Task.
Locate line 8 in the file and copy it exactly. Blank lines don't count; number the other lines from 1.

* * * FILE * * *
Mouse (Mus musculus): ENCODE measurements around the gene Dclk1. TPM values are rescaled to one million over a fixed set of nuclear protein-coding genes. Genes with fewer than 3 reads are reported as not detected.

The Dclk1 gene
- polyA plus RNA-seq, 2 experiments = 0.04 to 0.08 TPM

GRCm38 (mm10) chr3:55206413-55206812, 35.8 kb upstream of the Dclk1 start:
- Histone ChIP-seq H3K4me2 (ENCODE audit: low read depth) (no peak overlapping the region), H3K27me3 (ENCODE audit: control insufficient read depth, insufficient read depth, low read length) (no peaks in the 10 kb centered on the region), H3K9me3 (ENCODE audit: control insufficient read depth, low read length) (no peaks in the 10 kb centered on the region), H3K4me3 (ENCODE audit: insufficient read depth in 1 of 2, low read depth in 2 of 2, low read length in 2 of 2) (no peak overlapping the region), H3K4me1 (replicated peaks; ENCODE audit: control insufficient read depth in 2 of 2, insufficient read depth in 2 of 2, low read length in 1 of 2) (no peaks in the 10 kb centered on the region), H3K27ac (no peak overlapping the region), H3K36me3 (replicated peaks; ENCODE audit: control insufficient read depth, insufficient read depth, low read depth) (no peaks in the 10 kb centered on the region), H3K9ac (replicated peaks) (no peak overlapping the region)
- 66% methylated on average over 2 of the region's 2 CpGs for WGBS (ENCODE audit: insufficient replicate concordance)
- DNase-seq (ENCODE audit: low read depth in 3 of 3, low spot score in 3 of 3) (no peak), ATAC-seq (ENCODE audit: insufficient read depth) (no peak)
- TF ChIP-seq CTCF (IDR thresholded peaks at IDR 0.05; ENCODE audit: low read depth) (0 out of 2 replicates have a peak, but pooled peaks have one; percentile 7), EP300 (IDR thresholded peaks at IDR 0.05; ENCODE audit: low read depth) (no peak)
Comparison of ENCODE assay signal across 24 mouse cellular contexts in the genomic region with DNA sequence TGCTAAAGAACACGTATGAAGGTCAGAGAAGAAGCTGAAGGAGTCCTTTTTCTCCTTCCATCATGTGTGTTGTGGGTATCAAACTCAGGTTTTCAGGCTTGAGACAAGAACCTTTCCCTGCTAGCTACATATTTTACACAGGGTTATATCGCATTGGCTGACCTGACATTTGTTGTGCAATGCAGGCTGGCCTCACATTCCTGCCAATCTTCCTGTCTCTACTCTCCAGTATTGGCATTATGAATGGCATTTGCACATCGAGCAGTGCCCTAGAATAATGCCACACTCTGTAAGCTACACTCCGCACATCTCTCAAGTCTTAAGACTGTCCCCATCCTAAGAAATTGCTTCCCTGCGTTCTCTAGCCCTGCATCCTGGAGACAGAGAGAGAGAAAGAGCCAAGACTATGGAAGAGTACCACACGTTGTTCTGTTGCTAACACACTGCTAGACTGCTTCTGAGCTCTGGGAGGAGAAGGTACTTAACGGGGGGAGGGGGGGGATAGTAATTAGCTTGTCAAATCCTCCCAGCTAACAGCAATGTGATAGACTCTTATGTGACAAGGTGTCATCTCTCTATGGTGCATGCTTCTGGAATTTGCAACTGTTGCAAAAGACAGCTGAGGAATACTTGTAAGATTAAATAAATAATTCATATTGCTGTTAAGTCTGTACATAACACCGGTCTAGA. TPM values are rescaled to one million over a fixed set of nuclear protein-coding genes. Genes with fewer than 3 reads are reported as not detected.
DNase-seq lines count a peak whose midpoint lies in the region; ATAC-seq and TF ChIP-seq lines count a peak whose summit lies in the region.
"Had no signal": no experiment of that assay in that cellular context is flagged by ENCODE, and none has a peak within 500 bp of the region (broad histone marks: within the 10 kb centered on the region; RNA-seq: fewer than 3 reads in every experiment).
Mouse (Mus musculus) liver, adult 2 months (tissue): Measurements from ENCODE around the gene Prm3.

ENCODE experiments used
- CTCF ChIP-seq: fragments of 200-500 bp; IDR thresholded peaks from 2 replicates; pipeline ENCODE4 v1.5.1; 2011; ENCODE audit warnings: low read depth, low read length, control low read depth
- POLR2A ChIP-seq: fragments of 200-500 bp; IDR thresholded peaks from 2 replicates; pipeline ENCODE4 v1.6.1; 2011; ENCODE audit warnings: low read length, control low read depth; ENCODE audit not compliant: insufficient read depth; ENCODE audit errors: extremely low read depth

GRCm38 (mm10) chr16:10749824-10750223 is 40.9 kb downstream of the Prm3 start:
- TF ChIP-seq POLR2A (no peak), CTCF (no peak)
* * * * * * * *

- TF ChIP-seq CTCF (IDR thresholded peaks at IDR 0.05; ENCODE audit: low read depth) (0 out of 2 replicates have a peak, but pooled peaks have one; percentile 7), EP300 (IDR thresholded peaks at IDR 0.05; ENCODE audit: low read depth) (no peak)